Creating a positive working environment is a goal for most in leadership positions. Whether it’s a simple group project in college or a CEO leading a Fortune 500 company, the characteristics of a good leader remain the same. Review the “Best Places to Work” list on Glassdoor, and most of the review s will mention the culture, the people, and the leadership as determining factors in their happiness. Want to be a part of that list? Improving leadership skills is the first step on the road to success and workplace satisfaction.
Don’t Be Afraid to Get In the Trenches
Adept leaders are often revered for their willingness to roll up their sleeves and work right alongside their employees. Indeed, no leader or manager should feel “above” any duties. Did an employee call in sick? Is there a project that could use some extra hands? A manager who is willing to jump in and help will gain respect because of the show of humility and empathy for others.
Workers who feel that their manager is “too good” to help out or to understand how others’ jobs work will quickly lose morale and respect, which will create an uphill battle for any leader.
An open door policy is often advertised in many workplaces — but how often is this actually utilized? Often, employees don’t feel comfortable approaching their superiors with concerns. Other times, they don’t feel that their feedback has been taken into consideration.
By being as transparent as possible with their intentions, workflow, or goals, a leader can establish and build trust. This doesn’t mean that a manager has to involve employees in every private detail, but opening the dialogue by communicating transparently will improve the level of trust.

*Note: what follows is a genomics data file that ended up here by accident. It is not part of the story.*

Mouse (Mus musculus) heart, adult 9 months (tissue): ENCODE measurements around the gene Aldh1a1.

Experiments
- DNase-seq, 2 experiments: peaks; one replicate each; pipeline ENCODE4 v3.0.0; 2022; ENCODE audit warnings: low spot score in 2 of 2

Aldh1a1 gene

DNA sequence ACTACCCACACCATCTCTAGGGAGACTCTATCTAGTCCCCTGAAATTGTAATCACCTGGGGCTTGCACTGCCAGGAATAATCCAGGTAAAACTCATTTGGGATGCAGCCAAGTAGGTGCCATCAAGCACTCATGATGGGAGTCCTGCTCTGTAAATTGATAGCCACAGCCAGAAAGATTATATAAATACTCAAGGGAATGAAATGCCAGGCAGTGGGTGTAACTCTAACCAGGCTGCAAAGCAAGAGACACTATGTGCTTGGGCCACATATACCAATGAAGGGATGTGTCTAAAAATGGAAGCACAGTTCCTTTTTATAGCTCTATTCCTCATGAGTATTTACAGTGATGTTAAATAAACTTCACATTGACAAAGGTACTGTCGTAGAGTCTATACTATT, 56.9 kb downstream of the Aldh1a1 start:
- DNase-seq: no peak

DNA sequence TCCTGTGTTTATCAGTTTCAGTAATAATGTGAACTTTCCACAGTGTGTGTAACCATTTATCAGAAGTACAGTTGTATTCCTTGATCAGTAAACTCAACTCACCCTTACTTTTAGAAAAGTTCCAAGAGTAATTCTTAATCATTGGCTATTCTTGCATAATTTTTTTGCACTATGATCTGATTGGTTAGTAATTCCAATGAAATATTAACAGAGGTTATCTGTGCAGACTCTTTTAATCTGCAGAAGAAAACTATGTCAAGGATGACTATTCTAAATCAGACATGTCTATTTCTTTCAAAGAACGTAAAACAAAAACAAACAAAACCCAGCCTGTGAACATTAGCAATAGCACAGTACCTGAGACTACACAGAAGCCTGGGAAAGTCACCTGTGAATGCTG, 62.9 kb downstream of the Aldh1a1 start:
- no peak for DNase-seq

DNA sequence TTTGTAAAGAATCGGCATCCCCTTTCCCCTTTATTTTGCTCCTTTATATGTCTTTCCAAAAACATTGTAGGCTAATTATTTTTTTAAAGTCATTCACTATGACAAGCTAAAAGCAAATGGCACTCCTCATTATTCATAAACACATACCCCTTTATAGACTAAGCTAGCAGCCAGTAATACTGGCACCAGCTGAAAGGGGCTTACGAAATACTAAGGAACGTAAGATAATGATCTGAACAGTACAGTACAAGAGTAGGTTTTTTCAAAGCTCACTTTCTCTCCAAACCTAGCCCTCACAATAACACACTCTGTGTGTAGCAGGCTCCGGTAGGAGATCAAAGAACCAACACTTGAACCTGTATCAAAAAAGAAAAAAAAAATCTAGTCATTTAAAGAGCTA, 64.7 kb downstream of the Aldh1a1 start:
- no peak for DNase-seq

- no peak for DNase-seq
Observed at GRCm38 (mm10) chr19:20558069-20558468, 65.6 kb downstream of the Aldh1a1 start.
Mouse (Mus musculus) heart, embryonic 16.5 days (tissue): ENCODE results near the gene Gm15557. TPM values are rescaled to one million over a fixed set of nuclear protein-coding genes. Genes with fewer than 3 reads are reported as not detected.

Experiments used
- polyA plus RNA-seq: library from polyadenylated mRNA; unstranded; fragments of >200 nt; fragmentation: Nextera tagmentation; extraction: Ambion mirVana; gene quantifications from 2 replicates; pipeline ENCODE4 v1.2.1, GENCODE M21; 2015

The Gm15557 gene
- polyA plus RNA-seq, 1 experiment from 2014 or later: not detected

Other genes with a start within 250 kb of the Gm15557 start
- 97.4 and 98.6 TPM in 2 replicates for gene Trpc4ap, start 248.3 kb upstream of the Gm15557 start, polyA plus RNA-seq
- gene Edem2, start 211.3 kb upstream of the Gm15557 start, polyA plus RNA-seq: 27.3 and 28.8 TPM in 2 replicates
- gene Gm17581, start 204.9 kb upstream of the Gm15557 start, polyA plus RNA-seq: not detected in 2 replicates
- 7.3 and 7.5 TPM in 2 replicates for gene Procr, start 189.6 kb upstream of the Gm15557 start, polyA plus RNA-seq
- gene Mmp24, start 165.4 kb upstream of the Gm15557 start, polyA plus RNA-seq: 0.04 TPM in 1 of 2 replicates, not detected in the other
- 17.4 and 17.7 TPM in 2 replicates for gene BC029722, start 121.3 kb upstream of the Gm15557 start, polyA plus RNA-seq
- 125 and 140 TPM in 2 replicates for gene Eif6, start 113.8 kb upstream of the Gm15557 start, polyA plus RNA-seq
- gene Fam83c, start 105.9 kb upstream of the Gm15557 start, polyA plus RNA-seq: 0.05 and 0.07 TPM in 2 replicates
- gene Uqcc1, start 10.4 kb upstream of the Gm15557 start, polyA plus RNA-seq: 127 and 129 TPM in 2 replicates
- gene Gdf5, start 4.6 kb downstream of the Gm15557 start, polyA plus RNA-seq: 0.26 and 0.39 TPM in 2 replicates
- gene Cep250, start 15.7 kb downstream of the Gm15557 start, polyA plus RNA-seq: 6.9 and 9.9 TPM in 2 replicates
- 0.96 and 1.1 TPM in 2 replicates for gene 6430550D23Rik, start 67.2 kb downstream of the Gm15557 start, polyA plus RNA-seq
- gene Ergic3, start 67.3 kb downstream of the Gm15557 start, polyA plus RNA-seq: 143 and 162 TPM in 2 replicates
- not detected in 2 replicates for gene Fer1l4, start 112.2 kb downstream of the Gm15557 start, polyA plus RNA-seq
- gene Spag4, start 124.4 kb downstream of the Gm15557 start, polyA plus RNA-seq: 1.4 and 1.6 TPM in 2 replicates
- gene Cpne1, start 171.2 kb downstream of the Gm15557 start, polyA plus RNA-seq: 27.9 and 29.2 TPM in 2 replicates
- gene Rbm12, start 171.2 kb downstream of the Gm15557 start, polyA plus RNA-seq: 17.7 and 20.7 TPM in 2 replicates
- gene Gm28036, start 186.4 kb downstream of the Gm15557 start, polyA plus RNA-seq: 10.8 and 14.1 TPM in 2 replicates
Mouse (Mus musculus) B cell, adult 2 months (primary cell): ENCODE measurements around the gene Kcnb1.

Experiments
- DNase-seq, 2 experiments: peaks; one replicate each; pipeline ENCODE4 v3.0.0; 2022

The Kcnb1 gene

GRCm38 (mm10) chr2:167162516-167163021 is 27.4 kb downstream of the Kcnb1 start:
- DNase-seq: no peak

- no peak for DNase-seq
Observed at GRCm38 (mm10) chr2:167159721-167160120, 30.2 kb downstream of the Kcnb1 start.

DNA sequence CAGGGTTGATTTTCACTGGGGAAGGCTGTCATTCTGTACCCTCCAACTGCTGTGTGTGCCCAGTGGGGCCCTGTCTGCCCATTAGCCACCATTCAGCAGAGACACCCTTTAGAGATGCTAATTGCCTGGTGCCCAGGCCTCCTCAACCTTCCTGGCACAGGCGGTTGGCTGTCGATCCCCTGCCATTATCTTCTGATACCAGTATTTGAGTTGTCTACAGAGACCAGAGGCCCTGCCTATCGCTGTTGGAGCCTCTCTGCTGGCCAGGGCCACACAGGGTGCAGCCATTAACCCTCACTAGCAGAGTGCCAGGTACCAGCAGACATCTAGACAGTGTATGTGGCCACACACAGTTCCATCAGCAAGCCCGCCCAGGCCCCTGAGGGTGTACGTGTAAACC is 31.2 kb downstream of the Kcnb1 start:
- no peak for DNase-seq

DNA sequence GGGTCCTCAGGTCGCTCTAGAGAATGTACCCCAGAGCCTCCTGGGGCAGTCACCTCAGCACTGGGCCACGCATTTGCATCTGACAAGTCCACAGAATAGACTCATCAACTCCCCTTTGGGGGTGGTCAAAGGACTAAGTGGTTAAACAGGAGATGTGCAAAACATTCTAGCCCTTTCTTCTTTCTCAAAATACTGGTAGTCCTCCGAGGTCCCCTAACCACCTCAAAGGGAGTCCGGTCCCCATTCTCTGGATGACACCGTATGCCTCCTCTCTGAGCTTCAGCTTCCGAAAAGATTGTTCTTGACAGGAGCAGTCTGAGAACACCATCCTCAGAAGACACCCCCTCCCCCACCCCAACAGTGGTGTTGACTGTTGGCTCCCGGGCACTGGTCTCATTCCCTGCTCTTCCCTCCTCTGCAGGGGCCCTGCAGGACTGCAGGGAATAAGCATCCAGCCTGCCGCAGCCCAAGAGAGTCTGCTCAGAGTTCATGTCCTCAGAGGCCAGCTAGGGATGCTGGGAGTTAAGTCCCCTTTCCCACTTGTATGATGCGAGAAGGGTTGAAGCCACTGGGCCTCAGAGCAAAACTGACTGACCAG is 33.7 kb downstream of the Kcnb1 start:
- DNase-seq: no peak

For example, giving feedback is not always a positive experience. If constructive criticism is given out in a meeting, an effective leader will not use the criticism as an attack on the subject, nor will they focus too much on the lead-up to the problem. Rather, if they make a genuine effort to address the issue and help find ways to improve going forward, their intentions of wanting to improve will be more clear.
Take a Genuine Interest in Work and Employees
It’s easier than many may think to identify an individual who is being less than genuine. A big smile and a kind word may be pleasant, but how genuine is that interaction? An intuitive leader seeking to improve management skills will make a strong effort to forge genuine interactions with his or her employees.
As a leader, it can be impactful to establish a rapport with employees. Even bonding over a favorite sports team or common interest can be useful for building trust in the workplace. As important as it is to keep interactions professional, some genuine team building and taking a real interest in the needs and wants of workers is still beneficial.
Taking these best practices for improving leadership skills to heart isn’t difficult. None of these pieces of advice are ground-breaking, but they serve as reminders of what matters to employees. If anything, it’s important to stay abreast of what’s important to employees when striving to improve management skills. After all, those employees are who will be giving their feedback that can help propel the company to the top of the “Best Places to Work” list next year.